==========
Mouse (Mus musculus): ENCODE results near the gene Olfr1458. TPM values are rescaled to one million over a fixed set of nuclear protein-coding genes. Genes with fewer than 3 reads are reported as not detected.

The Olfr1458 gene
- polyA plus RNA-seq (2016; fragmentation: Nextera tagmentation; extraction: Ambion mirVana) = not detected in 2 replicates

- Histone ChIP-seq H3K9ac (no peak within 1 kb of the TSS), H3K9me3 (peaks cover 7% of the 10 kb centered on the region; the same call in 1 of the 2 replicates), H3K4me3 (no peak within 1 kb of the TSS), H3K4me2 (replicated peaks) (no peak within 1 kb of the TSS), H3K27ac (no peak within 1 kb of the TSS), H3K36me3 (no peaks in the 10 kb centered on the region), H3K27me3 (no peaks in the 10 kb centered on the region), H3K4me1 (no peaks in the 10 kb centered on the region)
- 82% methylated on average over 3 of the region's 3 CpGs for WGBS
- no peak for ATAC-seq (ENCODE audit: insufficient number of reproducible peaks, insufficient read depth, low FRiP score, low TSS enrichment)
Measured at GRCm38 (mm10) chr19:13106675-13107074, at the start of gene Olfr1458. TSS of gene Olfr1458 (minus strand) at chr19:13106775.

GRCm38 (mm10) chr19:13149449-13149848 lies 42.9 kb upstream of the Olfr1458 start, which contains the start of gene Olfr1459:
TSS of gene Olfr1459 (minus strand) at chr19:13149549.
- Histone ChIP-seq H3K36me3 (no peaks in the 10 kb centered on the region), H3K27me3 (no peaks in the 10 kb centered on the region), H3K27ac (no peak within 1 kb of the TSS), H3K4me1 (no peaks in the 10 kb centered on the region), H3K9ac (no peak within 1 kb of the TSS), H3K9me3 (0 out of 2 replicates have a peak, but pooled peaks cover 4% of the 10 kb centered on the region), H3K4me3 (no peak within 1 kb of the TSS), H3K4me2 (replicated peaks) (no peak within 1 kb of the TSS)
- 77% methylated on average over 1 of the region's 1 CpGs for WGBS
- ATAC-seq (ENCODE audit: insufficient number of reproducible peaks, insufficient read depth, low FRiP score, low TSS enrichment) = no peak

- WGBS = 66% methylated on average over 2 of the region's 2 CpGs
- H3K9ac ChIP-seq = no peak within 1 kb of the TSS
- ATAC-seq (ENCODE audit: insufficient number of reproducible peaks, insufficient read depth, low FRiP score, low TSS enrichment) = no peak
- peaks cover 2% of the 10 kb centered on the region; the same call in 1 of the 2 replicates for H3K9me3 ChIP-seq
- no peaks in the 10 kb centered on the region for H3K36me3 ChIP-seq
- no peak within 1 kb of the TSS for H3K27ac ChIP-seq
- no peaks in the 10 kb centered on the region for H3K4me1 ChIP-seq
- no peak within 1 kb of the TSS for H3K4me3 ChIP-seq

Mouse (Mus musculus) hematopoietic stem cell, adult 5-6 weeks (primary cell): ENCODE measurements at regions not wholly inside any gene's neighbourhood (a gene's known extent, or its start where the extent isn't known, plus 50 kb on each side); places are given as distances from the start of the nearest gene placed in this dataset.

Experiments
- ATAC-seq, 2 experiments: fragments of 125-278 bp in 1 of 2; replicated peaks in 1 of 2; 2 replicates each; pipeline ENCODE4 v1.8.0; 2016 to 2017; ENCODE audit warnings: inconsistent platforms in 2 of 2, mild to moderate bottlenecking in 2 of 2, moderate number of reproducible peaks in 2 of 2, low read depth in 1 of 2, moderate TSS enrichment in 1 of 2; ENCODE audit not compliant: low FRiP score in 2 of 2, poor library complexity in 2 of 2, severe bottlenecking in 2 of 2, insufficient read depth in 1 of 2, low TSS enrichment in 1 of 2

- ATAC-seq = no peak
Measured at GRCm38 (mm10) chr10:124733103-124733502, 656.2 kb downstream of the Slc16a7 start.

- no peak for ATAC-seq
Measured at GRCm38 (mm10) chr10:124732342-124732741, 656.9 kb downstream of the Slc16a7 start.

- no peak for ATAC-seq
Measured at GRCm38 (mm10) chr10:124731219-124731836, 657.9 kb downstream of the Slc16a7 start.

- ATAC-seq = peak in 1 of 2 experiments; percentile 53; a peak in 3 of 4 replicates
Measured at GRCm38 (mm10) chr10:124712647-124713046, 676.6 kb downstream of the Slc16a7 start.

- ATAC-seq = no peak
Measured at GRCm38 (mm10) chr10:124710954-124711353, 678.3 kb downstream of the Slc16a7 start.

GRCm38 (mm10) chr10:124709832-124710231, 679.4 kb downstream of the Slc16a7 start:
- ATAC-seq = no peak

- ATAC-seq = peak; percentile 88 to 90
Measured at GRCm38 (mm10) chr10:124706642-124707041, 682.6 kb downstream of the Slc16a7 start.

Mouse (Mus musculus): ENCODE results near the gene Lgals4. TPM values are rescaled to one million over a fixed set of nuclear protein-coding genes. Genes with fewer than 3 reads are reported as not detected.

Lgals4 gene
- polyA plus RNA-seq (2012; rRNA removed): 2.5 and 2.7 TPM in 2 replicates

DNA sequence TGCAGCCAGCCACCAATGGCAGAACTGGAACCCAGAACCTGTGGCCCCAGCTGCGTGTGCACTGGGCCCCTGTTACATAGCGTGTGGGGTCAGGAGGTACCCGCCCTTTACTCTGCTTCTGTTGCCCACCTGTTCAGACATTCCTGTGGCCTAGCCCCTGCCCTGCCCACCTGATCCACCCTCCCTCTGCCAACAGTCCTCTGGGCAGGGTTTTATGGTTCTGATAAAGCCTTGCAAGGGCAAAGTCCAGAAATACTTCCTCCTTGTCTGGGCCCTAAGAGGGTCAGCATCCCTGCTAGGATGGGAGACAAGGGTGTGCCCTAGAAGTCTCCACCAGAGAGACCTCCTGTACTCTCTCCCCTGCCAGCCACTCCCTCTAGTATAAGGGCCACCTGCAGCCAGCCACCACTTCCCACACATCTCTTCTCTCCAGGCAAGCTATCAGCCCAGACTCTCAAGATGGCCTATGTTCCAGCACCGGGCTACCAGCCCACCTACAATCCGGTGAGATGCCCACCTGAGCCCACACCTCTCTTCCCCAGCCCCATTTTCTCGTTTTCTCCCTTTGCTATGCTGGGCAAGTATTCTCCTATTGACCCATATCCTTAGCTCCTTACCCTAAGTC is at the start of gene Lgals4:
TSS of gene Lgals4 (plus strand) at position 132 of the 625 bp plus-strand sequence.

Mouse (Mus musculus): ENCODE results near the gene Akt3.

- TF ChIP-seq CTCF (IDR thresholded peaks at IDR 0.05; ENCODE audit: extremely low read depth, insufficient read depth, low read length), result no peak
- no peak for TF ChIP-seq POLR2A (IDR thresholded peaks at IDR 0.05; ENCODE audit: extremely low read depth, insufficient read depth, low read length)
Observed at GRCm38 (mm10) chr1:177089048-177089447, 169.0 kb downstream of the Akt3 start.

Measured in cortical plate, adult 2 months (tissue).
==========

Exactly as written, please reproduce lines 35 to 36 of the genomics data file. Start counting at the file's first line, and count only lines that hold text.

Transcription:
- ATAC-seq = no peak

- ATAC-seq = peak; percentile 88 to 90